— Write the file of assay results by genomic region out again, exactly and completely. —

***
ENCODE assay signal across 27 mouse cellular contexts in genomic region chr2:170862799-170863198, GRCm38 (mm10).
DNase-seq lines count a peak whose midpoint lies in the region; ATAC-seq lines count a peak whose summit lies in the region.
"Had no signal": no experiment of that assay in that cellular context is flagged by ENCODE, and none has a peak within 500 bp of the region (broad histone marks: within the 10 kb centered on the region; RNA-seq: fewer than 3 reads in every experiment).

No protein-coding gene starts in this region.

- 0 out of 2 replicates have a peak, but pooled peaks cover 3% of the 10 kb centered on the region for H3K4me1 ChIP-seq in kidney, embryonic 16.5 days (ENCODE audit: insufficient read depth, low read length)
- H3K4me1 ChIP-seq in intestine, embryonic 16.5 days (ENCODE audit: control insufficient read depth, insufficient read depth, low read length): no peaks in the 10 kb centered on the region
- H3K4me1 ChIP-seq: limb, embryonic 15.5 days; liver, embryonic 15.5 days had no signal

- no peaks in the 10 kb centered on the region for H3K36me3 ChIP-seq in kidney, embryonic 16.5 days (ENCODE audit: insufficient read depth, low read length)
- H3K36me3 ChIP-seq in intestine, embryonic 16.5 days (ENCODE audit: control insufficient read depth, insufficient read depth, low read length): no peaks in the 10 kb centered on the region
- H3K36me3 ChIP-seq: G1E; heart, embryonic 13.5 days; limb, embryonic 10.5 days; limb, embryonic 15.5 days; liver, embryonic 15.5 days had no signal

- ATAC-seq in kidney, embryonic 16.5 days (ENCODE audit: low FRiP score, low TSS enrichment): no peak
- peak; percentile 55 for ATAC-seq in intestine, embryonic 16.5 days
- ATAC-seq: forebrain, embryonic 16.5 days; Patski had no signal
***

ENCODE assay signal across 27 mouse cellular contexts in genomic region chr2:170862799-170863198, GRCm38 (mm10).
DNase-seq lines count a peak whose midpoint lies in the region; ATAC-seq lines count a peak whose summit lies in the region.
"Had no signal": no experiment of that assay in that cellular context is flagged by ENCODE, and none has a peak within 500 bp of the region (broad histone marks: within the 10 kb centered on the region; RNA-seq: fewer than 3 reads in every experiment).

No protein-coding gene starts in this region.

- 0 out of 2 replicates have a peak, but pooled peaks cover 3% of the 10 kb centered on the region for H3K4me1 ChIP-seq in kidney, embryonic 16.5 days (ENCODE audit: insufficient read depth, low read length)
- H3K4me1 ChIP-seq in intestine, embryonic 16.5 days (ENCODE audit: control insufficient read depth, insufficient read depth, low read length): no peaks in the 10 kb centered on the region
- H3K4me1 ChIP-seq: limb, embryonic 15.5 days; liver, embryonic 15.5 days had no signal

- no peaks in the 10 kb centered on the region for H3K36me3 ChIP-seq in kidney, embryonic 16.5 days (ENCODE audit: insufficient read depth, low read length)
- H3K36me3 ChIP-seq in intestine, embryonic 16.5 days (ENCODE audit: control insufficient read depth, insufficient read depth, low read length): no peaks in the 10 kb centered on the region
- H3K36me3 ChIP-seq: G1E; heart, embryonic 13.5 days; limb, embryonic 10.5 days; limb, embryonic 15.5 days; liver, embryonic 15.5 days had no signal

- ATAC-seq in kidney, embryonic 16.5 days (ENCODE audit: low FRiP score, low TSS enrichment): no peak
- peak; percentile 55 for ATAC-seq in intestine, embryonic 16.5 days
- ATAC-seq: forebrain, embryonic 16.5 days; Patski had no signal